Daohong Zhou, MD
2015 Grant Recipient
Therapy-related myelodysplastic syndrome and acute myelogenous leukemia (t-MDS/AML)
Basic Science Research Grant 2015
Myelodysplastic syndromes (MDS) are a group of diverse bone marrow (BM) disorders in which hematopoietic stem cells (HSCs) responsible for giving rise to all different types of blood cells fail to produce enough healthy cells. Moreover, about 30% of MDS patients progress to acute myeloid leukemia (AML) if they are not treated promptly and properly. Chemotherapy and ionizing radiation (IR) are among the best known triggers for the diseases. Cancer patients who undergo chemotherapy and/or IR for potentially curable cancers, such as breast or testicular cancers and Hodgkin’s and non-Hodgkin’s lymphomas, are at an increased risk for MDS/AML, particularly as the long-term survival of cancer patients treated with chemotherapy and/or IR has improved over the last few years. The development of MDS/AML after cytotoxic cancer therapy is called therapy-related MDS/AML (tMDS/AML). tMDS/AML represent the most serious long-term complications for these patients and account for about 15% to 20% of all cases of MDS, AML, and other blood and BM dysplastic/proliferative neoplasms. tMDS/AML have a few features different from those of de novo, or new, MDS/AML, including having a higher rate (>30%) of mutations in a tumor suppressor gene called TP53 in HSCs. A new, groundbreaking finding suggests that cytotoxic cancer therapy does not directly cause TP53 mutations in tMDS/AML patients but rather promotes the expansion of preexisting TP53-mutated clones of HSCs acquired during aging. The expansion allows TP53-mutated HSCs to gain dominance and accumulate more mutations, which eventually lead to the development of tMDS/AML and contribute to its poor prognosis. Interestingly, the expansion occurs not because TP53-mutated HSCs have a growth advantage over normal HSCs but rather because the fitness of HSCs is decreased as a result of chemotherapy- and/or IR-induced permanent damage. This damage causes HSC aging, or senescence, and thus makes them less competitive and confers an advantage on TP53-mutated HSCs, promoting their expansion. Therefore, in this project, we proposed a new strategy to improve/restore the HSC fitness after cytotoxic therapy by clearing aged/senescent HSCs induced by chemotherapy and/or IR. This was accomplished by using a novel transgenic mouse model that allows us to genetically induce clearance of aged/senescent HSCs by giving the mice an antiviral medication called ganciclovir or pharmacologically via administration of one of our newly discovered senolytic drugs that can specifically kill aged/senescent cells while having minimal toxicity to other normal cells. Our results showed genetic or pharmacological clearance of SCs rejuvenated the prematurely senescent HSCs induced by TBI and the normally aged HSCs in old mice. The rejuvenation significantly improved the function of HSCs, as the HSCs from SC-depleted TBI mice had nearly normal clonogenic function and were capable of long-term engraftment and differentiation to both lymphoid and myeloid cells after they were transplanted into lethally irradiated recipients. These findings confirm that clearance of SCs can improve the fitness of HSCs in mice after TBI. We are in the process to test if the improvement of HSC fitness via clearance of SCs can inhibit the expansion of the HSCs with a mutant tumor suppressor gene (i.e. Trp53) that are prone to leukemia development in mice after TBI. If the study confirms our hypothesis, we can further test whether clearance of SCs after radiation and/or chemotherapy with a senolytic drug not only to prevent tMDS/AML but also to delay or reverse its progression.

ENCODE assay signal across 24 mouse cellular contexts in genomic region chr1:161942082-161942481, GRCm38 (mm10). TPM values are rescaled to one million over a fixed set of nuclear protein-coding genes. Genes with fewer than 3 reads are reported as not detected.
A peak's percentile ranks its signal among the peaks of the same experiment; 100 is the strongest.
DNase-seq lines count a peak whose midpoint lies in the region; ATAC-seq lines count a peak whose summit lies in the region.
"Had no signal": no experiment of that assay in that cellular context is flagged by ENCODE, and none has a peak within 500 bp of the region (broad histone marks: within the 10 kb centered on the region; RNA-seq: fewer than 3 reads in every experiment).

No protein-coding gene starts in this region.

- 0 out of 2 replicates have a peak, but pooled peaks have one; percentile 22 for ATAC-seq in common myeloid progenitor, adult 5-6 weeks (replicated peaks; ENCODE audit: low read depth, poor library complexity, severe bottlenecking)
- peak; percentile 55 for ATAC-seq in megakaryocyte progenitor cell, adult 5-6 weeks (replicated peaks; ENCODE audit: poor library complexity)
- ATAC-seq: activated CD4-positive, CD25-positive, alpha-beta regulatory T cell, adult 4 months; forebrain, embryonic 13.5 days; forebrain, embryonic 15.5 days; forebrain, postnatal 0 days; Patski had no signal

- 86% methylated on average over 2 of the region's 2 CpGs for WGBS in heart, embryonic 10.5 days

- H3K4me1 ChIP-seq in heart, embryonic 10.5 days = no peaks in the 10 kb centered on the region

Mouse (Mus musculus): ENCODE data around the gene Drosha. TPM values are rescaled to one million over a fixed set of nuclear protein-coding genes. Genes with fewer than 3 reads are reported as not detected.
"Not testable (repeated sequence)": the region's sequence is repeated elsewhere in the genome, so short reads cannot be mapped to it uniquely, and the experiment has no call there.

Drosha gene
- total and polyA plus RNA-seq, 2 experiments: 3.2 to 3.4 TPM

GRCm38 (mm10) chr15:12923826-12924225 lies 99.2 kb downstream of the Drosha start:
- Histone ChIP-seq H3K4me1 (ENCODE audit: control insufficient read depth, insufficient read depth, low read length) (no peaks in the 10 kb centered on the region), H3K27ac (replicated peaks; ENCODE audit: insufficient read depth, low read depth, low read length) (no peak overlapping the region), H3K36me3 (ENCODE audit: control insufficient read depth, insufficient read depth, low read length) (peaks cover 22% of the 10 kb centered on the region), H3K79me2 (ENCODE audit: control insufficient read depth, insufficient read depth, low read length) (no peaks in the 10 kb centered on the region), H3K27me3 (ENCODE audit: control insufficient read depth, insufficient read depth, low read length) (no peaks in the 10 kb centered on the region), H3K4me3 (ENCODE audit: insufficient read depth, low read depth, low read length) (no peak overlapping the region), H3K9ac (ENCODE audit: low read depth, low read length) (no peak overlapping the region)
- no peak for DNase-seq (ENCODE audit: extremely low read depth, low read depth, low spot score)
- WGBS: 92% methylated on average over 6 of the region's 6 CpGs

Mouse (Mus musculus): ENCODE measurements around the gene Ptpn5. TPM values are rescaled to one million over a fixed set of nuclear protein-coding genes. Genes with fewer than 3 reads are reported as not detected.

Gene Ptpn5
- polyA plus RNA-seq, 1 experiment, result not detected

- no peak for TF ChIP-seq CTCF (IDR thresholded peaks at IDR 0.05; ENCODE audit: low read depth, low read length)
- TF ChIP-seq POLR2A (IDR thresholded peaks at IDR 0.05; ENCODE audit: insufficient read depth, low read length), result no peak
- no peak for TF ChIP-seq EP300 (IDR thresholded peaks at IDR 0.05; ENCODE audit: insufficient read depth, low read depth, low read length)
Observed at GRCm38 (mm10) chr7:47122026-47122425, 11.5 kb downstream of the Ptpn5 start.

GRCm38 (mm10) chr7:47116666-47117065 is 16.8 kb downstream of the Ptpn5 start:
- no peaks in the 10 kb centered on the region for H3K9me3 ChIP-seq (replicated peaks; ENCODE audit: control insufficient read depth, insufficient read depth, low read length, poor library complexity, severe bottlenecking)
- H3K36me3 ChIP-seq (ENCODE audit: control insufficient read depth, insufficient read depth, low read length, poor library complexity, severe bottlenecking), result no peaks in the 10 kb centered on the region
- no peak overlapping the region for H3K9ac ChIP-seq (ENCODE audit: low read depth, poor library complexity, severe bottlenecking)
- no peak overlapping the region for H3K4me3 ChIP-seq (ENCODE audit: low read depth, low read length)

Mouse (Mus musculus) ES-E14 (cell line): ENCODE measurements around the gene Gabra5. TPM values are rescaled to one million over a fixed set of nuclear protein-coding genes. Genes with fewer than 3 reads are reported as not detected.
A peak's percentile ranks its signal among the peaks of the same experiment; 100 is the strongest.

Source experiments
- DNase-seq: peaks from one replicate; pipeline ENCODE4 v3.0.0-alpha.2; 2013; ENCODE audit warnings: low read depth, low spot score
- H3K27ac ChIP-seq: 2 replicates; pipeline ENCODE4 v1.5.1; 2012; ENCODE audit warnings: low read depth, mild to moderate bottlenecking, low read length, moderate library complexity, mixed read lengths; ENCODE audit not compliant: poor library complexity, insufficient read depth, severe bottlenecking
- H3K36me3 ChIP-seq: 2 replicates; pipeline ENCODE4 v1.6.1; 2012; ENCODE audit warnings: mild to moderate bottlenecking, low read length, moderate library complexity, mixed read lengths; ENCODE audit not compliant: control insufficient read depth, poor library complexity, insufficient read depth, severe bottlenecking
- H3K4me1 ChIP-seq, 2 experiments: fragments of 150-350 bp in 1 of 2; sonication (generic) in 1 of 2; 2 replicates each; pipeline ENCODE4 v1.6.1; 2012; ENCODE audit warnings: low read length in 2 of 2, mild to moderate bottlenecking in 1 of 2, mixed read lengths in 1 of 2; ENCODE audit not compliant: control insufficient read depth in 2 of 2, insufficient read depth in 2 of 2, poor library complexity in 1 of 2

Related exciting work from Dr. Zhou’s laboratory previously funded in part by EvansMDS was recently published. Read the press release here…